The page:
国有六大行去年新增贷款投向了哪:房贷占据半壁江山

THE RETREAT OF THE AUSTRIANS.

Just after dispatching this letter he received one from DArgens, to which he immediately, on the same day, returned the following reply: The darkest hour is often nearest the dawn. The next day after Frederick had written the above letter he received news of the death of his most inveterate enemy, Elizabeth, the Empress of Russia. As we have mentioned, she was intensely exasperated against him in consequence of some sarcasms in which he had indulged in reference to her private life. Elizabeth was the daughter of Peter the Great, and had inherited many of her fathers imperial traits of character. She was a very formidable foe. Soon after this, Colonel Hotham, having received a gross insult from the king, demanded his passports. The English embassador had presented the king with a document from his court. Frederick William angrily threw the paper upon the floor, exclaiming, I have had enough of those things! and, turning upon his heel, left the room. Colonel Hotham, a high-bred English gentleman, could not brook such an indignity, not only to himself, but to his sovereign. The passionate king had scarcely left the apartment before he perceived the impolicy of his conduct. He tried to make amends. But Colonel Hotham, justly regarding it as an insult to his court, persisted in demanding his passports, and returned to London. The Crown Prince in vain begged Colonel Hotham to remain. Very properly he replied that the incivility was addressed to his king, and that it was for him only to judge what satisfaction was due for the indignity offered.

Frederick, under the tutelage of his stern father, had not enjoyed the privileges of foreign travel. While other princes of far humbler expectations were taking the grand tour of Europe, the Crown Prince was virtually imprisoned in the barracks, day after day, engaged in the dull routine of drilling the giant guard. After the death of his father he did not condescend to be crowned, proudly assuming, in contradiction to some of his earlier teachings, that the crown was already placed upon his brow by divine power. He, however, exacted from the people throughout his realms oaths of allegiance, and in person visited several of the principal cities to administer those oaths with much pomp of ceremony. The Danish envoy, writing home to his government respecting the administration of Frederick, says, It was now half past four oclock. The sun of the short November day was rapidly sinking. Hasty preparations were made for another charge, aided by a body of Prussian cavalry which had just reached the ground. The gathering twilight was darkening hill and valley as the third assault was made. It was somewhat successful. By this time the two armies were quite intermingled. Marshal Daun was severely wounded, and was taken into Torgau to have his wounds dressed. The hour514 of six had now arrived. It was a damp, cloudy, dark night. The combatants were guided mainly by the flash of the muskets and the guns. The night was so dark, says Archenholtz, that you could not see your hand before you. Still for two hours the battle raged.

Voltaire, being safe out of Prussia, in the territory of the King of Poland, instead of hastening to Plombires, tarried in Dresden, and then in Leipsic. From those places he began shooting, through magazines, newspapers, and various other instrumentalities, his poisoned darts at M. Maupertuis. Though these malignant assaults, rapidly following each other, were anonymous, no one could doubt their authorship. M. Maupertuis, exasperated, wrote to him from Berlin on the 7th of April: I have seen neither my brother48 nor Keyserling.49 I left them at Breslau, not to expose them to the dangers of war. They perhaps will be a little angry, but what can I do? the rather as, on this occasion, one can not share in the glory unless one is a mortar!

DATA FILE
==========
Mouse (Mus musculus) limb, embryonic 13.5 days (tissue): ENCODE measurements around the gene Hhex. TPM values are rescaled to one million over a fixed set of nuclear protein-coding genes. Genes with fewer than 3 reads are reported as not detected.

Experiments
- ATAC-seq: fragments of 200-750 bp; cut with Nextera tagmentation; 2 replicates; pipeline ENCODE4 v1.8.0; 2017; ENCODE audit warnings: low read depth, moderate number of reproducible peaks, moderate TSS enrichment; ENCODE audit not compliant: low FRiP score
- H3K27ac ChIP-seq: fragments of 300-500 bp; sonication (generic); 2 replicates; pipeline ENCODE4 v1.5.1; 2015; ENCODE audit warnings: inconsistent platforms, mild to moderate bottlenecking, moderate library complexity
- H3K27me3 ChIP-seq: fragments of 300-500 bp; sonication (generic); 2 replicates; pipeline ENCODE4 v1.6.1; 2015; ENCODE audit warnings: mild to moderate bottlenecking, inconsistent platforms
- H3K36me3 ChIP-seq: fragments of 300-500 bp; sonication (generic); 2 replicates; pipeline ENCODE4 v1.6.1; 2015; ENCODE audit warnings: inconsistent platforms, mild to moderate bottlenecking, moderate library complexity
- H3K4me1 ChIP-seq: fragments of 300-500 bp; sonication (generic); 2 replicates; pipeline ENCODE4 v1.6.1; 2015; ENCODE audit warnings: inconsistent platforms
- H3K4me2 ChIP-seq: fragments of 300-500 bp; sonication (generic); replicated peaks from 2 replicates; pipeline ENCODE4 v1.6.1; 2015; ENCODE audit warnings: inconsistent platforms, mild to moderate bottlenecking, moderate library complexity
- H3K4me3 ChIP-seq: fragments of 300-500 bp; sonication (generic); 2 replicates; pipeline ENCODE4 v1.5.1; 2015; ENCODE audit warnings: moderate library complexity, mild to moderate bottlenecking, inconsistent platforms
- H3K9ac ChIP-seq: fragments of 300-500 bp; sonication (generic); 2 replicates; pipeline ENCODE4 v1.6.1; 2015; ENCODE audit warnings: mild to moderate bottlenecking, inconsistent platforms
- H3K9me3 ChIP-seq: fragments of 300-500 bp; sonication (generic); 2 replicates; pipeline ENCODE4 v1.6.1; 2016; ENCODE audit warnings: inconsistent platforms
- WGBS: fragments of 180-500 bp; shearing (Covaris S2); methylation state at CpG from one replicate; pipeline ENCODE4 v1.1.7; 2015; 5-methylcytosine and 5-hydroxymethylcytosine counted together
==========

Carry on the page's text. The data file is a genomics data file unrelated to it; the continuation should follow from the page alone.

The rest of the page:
I am greatly surprised that your excellency does not more accurately follow my orders. If you were more skillful than C?sar, and did not with strict fidelity obey my directions, all341 else were of no help to me. I hope this notice, once for all, will be enough, and that in future you will give no cause for complaint.

Sire,Yesterday I was in terrible alarms. The sound of the cannon heard, the smoke of powder visible from the steeple-tops here, all led us to suspect that there was a battle going on. Glorious confirmation of it this morning. Nothing but rejoicing among all the Protestant inhabitants, who had begun to be in apprehension from the rumors which the other party took pleasure in spreading. Persons who were in the battle can not enough celebrate the coolness and bravery of your majesty. For myself, I am at the overflowing point. I have run about all day announcing this glorious news to the Berliners who are here. In my life I have never felt a more perfect satisfaction. One finds at the corner of every street an orator of the people celebrating the warlike feats of your majestys troops. I have often, in my idleness, assisted at these discourses; not artistic eloquence, it must be owned, but gushing full from the heart.

In the mean time, Frederick, who kept himself thoroughly informed of all these events, signed secretly, on the 5th of June, a treaty of intimate alliance with France. Though he had not yet received the Joint Resolution of the English and Dutch courts, he was well aware of its existence, and the next day sent to his envoy, M. R?sfeld, at the Hague, the following dispatch:

We seldom hear from Frederick any recognition of God. But on this occasion, perhaps out of regard to the feelings of his subjects, he ordered the Te Deum to be sung in the churches of Berlin for the deliverance of Silesia from invasion.

I have as much honor as you have, the son replied; and I have only done that which I have heard you say a hundred times you would have done yourself had you been treated as I have been.